Wednesday, December 11, 2013

A Ruby Christmas

I’m part of an exciting Christmas story – A Ruby Christmas – that is being released one chapter per day. Catch up on this heart warming story here. If you want to get the whole novella, pop over to Amazon where it will be free from Friday to Monday.

The release of A Ruby Christmas includes a contest on Pinterest organised by Write Integrity Press. A new photo is posted each day and ties in with the chapter being posted on their blog. My chapter is being released today and the contest image is below. Pop  over to the Ruby Christmas Pinterest Contest Board to see more.

Hope you enjoy the story!

Tuesday, April 2, 2013

The Lost Child

I’ve discovered that when I go on holiday, God goes with me. In November 2012, Kevin and I and the children flew to Sydney for a family wedding. There were ten of us from New Zealand and we met up with extended family over there.

During the course of the weekend, a group of us were at the Westfield Mall in Bondi waiting for my son to come out of Target. As we leaned against the rails, I watched the shop entrance while the others chatted. Soon after a lady dashed out of the doors looking distressed and I wondered if she was feeling sick.

She disappeared and then reappeared, even more distraught, looking in every direction. “You’ve lost a child,” I thought and started to pray silently as she went back into the store.

The third time she came out she was frantic, tears streaming, running up to strangers, showing them how tall the child was with her hand. She had lost part of herself, her own flesh and blood. At that stage I poked Kevin and told him what was going on. He gathered the family around and we prayed the mother would find her child.

That moment has lingered with me and God used it to show me a number of things:

1)    When you lose something you love, a part of you, it hurts, it’s very distressing and you go looking for it.

2)    The woman’s pain was so great that she reached the place where she had to ask others for help.

3)    In spite of all her activity and apparent distress, I was the only one in my family who noticed her pain. People are busy and self absorbed and often don’t notice your need for help.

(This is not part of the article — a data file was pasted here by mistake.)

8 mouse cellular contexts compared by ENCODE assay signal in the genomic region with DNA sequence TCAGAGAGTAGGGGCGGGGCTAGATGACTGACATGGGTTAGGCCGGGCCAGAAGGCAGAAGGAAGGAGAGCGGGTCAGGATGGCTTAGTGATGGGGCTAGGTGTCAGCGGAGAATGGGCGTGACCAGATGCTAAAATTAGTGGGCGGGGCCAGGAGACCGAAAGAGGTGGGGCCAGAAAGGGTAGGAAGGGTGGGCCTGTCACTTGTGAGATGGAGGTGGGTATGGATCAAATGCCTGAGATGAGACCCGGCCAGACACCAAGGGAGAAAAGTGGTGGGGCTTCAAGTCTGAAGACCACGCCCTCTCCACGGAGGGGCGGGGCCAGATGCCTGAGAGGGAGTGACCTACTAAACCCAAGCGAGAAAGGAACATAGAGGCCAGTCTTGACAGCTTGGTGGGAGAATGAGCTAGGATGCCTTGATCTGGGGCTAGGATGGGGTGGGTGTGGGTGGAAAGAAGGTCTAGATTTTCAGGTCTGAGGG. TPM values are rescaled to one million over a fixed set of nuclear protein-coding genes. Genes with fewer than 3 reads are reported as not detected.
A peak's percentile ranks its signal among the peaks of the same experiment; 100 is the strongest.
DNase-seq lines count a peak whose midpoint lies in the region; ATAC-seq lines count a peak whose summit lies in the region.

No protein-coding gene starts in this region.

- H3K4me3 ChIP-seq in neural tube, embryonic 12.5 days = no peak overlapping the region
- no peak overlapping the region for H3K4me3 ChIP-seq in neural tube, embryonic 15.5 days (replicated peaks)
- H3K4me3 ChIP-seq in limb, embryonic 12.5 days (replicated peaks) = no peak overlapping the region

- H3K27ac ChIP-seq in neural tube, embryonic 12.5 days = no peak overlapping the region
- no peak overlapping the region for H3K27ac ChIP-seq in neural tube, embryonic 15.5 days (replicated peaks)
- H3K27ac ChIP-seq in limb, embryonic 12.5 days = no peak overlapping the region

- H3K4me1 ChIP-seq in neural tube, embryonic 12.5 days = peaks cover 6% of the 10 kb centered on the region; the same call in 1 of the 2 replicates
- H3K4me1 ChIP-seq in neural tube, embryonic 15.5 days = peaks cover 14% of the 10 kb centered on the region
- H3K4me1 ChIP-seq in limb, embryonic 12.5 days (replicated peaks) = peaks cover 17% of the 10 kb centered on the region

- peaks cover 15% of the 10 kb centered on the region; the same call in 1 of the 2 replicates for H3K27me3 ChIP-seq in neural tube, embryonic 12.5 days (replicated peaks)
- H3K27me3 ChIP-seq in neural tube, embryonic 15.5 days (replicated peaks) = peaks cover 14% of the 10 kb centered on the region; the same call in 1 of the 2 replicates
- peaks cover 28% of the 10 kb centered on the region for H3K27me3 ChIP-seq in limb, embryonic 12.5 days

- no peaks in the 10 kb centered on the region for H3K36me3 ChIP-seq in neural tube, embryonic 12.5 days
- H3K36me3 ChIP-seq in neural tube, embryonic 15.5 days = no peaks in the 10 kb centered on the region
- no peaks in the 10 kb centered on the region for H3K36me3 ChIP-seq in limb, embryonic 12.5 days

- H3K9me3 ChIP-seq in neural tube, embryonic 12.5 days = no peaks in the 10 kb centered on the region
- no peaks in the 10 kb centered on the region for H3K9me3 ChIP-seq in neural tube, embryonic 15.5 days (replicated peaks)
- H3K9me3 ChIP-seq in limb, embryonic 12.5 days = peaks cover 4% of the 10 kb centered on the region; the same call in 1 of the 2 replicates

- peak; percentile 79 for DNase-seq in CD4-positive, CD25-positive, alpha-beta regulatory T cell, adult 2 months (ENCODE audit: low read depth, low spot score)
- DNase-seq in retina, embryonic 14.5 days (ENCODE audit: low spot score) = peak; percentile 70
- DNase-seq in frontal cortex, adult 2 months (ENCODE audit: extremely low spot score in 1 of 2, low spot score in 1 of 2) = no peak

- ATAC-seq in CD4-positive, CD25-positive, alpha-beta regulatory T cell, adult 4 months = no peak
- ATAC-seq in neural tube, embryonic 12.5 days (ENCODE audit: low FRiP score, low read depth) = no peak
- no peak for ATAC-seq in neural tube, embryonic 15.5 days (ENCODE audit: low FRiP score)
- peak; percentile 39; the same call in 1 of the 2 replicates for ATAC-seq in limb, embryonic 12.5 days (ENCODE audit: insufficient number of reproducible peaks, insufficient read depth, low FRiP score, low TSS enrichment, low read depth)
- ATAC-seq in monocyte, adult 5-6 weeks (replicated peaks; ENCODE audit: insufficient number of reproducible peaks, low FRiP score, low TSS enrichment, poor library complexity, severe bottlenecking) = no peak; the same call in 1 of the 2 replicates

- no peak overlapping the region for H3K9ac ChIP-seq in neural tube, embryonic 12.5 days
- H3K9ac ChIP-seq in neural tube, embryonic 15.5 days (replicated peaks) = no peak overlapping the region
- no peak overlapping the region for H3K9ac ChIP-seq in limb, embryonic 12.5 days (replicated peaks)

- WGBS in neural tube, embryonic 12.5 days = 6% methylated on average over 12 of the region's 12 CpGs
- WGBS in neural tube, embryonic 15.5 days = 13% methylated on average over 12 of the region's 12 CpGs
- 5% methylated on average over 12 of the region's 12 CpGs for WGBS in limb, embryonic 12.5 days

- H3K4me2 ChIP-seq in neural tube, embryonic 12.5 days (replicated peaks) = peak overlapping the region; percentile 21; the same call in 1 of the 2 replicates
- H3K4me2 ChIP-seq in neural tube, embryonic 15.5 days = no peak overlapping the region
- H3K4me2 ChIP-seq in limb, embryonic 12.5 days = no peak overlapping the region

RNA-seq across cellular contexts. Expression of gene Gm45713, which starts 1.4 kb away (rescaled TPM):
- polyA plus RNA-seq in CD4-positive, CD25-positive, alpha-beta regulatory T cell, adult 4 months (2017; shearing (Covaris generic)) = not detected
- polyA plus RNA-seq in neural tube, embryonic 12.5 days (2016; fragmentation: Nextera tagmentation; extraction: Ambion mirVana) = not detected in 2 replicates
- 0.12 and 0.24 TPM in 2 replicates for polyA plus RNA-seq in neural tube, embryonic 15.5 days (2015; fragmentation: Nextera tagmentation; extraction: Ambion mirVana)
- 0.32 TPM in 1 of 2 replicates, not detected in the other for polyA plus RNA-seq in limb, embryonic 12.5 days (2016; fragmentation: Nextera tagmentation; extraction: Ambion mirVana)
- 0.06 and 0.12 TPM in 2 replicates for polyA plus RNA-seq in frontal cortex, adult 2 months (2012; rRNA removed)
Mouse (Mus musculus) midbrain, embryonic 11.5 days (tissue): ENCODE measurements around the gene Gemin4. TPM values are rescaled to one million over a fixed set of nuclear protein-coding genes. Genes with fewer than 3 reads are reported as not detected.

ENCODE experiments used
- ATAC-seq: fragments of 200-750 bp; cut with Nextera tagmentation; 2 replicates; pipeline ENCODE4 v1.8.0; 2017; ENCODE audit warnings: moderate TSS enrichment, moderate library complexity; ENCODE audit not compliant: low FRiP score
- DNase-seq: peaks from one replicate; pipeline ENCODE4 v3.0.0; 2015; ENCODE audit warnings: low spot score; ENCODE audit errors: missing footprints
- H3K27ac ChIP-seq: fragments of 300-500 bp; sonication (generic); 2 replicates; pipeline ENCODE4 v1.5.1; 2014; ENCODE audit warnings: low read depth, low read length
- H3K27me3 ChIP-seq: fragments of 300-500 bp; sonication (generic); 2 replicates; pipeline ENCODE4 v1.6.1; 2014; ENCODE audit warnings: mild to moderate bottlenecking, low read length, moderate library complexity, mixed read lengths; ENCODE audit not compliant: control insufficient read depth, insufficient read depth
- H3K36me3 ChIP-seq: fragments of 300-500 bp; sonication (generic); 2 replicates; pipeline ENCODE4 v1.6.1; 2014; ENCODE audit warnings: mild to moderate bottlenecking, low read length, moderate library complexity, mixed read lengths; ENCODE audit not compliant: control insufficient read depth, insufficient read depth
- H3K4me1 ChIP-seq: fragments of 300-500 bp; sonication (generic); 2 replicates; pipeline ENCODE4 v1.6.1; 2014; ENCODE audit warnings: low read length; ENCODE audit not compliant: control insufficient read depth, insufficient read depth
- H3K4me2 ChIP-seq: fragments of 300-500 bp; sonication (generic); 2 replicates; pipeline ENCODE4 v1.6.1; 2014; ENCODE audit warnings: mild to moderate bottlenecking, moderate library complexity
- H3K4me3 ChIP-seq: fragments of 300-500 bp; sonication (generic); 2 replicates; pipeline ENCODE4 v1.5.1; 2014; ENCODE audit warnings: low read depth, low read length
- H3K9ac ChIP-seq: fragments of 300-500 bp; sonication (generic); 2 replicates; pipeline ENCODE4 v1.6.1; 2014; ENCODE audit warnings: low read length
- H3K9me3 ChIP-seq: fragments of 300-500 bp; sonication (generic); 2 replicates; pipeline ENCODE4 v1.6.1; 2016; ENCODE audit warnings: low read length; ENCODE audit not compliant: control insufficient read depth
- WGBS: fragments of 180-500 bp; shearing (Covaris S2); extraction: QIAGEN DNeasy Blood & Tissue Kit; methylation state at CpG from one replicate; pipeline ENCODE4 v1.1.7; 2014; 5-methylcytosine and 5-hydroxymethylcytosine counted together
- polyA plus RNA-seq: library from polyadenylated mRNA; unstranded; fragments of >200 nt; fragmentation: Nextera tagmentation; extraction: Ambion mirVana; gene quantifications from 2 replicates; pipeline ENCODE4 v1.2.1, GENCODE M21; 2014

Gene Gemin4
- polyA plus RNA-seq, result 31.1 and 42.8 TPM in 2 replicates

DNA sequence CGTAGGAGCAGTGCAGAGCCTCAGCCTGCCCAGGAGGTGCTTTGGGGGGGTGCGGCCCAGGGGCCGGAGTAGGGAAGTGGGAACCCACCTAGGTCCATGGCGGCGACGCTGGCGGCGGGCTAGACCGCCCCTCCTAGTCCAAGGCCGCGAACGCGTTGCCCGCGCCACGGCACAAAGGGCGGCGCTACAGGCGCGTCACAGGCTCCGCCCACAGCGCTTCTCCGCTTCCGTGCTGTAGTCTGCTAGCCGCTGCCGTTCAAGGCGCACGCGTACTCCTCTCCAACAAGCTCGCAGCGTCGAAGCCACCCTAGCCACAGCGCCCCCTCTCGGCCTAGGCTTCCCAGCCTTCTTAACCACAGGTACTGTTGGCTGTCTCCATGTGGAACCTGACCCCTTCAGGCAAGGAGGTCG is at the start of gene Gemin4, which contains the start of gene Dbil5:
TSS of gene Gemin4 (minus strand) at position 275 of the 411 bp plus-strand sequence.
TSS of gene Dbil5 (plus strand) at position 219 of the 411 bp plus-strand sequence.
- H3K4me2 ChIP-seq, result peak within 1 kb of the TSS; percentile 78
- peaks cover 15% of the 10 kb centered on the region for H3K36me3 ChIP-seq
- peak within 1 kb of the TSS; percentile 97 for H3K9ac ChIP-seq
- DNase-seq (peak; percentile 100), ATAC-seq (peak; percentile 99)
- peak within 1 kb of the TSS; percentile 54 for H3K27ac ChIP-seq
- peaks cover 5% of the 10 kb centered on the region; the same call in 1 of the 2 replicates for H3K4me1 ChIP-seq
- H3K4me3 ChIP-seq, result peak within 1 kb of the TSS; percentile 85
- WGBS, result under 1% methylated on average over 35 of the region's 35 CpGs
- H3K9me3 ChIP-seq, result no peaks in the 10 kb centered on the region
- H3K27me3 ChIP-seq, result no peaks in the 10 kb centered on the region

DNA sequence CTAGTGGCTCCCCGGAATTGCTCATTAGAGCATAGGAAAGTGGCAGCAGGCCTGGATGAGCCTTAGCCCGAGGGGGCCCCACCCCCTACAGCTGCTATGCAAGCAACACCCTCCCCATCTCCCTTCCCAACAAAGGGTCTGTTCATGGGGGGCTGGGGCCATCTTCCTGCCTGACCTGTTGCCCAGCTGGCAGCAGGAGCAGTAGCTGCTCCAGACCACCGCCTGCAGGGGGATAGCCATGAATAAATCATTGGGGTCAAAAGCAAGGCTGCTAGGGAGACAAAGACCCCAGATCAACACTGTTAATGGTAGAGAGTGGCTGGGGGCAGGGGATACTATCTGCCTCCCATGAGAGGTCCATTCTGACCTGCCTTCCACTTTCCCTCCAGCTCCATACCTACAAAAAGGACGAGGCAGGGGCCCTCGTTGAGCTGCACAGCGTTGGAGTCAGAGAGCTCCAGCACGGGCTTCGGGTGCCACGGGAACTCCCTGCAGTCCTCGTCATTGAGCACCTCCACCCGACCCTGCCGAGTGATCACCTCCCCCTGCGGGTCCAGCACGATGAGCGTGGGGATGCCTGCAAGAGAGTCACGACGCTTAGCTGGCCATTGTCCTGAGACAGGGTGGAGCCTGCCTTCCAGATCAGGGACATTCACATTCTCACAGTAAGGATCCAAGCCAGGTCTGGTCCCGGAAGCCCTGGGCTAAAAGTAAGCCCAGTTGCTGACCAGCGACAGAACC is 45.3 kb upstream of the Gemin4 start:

Life is hard and we all get bumped and bruised along the way and sometimes we lose part of ourselves on the journey. It could be one particular thing or maybe several:

·        Ability to trust

·        Sense of self worth

·        Hope for the future

·        Joy

·        Peace

·        Vision

·        Confidence

·        Ability to love and forgive

·        Faith in God
I’ve been on that journey and I understand what it is to lose part of yourself. I also know that sometimes you have to ask for help to find what you’ve lost. God is the restorer, the healer, the one who makes all things new but sometimes we need each other to remind us of this.

You’re probably wondering if that mother found her child. The answer is she did. She appeared shortly after we prayed, child in her arms, overjoyed, weeping, embracing him like she’d never let go. There was no anger, no blame, just love.

If you’ve lost a part of yourself, it’s not too late to go looking for what’s missing. God wants to do a work of restoration for you today and you can know the same joy the mother did when reunited with her child. It was pure, straight from her heart and absolutely unforgettable. I wish the same for you.

Sunday, March 17, 2013

The Reluctant Pianist

What do a Steinway grand piano and an old home in Dunedin, New Zealand have to do with God?

Kevin and I spent a day in Dunedin at the end of February and had a lovely time visiting the Albatross Colony, driving around the Otago Peninsula and visiting Larnach Castle. A friend had suggested we visit Olveston which is an old home that was bequeathed to the City of Dunedin in the 1960’s on the condition that it was preserved as it was with its contents. We had a spare hour before heading to the airport so decided to go and find the house.

It was perfect timing as a tour had just started and we slipped into the dining room with the rest of the group. It was a large two storey home and fascinating to see the old appliances and furnishings. All went well until we entered the drawing room and the tour guide pointed out the full size Steinway grand piano near the window. Then she turned to the group and asked, “Does anyone here play the piano?”

I suddenly found the pattern on the carpet very interesting. I’m just a little church pianist … I can’t play a Steinway grand piano … I wouldn’t know what to play

Then I heard Kevin’s voice from the other side of the room. “She does!”

I wanted to wring his neck as all eyes turned in my direction. “Please will you play for us?” the tour guide asked.

I made my way under the rope barrier and sat down at the piano. What could I possibly play for this diverse bunch of people?  What would they be familiar with? Then it came to me -   Amazing Grace. Breathing a prayer for help, I placed my hands on the keys and began to play. The notes were pure and clear and by the time I’d finished, I could feel God’s presence all around me. It was a holy moment.
Amazingly, the tour group seemed to feel it too. Instead of a polite thank you, there was a collective sigh and then people started thanking me, saying it was beautiful and had touched them. I realised then how small-minded I’d been. “I’m sorry God,” I prayed silently as we moved through the rest of the house. “I’m sorry for not seizing opportunities, for doubting my ability, for being unwilling to use the gift you’ve given me to bless others.”

My brief concert turned out to be the highlight of the trip for me – and a powerful lesson in always being prepared, always ready to take the opportunities God places before me. I hope I will never be seen as a reluctant pianist again.